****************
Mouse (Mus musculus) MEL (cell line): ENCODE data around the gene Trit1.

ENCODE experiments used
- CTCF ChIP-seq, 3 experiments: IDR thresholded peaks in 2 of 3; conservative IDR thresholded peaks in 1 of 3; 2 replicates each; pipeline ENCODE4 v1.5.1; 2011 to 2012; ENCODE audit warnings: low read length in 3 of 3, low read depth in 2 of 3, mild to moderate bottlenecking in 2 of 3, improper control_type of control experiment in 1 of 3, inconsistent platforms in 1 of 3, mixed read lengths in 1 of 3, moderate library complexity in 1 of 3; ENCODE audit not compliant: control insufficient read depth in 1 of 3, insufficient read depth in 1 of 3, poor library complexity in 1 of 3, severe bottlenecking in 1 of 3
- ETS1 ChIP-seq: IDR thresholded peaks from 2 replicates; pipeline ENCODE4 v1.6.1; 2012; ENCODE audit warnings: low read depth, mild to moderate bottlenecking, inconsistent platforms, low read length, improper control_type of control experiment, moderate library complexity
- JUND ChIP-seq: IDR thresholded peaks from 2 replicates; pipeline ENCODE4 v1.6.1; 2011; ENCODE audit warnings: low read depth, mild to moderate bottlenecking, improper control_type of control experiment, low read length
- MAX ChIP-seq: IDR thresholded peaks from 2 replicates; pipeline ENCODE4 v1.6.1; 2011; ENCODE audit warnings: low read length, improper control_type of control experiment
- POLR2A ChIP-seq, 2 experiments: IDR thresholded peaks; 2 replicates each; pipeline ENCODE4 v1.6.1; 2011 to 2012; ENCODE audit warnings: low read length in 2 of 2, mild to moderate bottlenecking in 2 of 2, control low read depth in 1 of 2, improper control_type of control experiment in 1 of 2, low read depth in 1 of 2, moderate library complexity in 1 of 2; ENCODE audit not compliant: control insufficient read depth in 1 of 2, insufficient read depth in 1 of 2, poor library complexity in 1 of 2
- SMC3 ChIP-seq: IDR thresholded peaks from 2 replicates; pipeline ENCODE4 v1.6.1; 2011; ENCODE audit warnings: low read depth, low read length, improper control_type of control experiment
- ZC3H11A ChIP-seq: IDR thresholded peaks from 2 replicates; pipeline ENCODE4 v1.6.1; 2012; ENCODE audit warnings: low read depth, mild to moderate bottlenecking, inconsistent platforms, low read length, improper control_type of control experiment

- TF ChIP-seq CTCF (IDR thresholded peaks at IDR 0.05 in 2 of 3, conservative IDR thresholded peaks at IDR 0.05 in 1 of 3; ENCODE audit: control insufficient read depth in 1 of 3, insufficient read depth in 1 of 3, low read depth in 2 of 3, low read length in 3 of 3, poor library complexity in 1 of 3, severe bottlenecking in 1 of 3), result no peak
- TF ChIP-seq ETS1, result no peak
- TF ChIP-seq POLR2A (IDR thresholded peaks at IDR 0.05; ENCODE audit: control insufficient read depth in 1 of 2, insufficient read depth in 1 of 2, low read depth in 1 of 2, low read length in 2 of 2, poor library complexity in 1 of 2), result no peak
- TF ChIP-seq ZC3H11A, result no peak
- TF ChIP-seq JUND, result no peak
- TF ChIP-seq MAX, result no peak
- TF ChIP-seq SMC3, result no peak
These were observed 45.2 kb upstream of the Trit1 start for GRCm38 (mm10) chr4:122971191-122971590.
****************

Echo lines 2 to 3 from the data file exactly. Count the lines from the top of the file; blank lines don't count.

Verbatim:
ENCODE experiments used
- CTCF ChIP-seq, 3 experiments: IDR thresholded peaks in 2 of 3; conservative IDR thresholded peaks in 1 of 3; 2 replicates each; pipeline ENCODE4 v1.5.1; 2011 to 2012; ENCODE audit warnings: low read length in 3 of 3, low read depth in 2 of 3, mild to moderate bottlenecking in 2 of 3, improper control_type of control experiment in 1 of 3, inconsistent platforms in 1 of 3, mixed read lengths in 1 of 3, moderate library complexity in 1 of 3; ENCODE audit not compliant: control insufficient read depth in 1 of 3, insufficient read depth in 1 of 3, poor library complexity in 1 of 3, severe bottlenecking in 1 of 3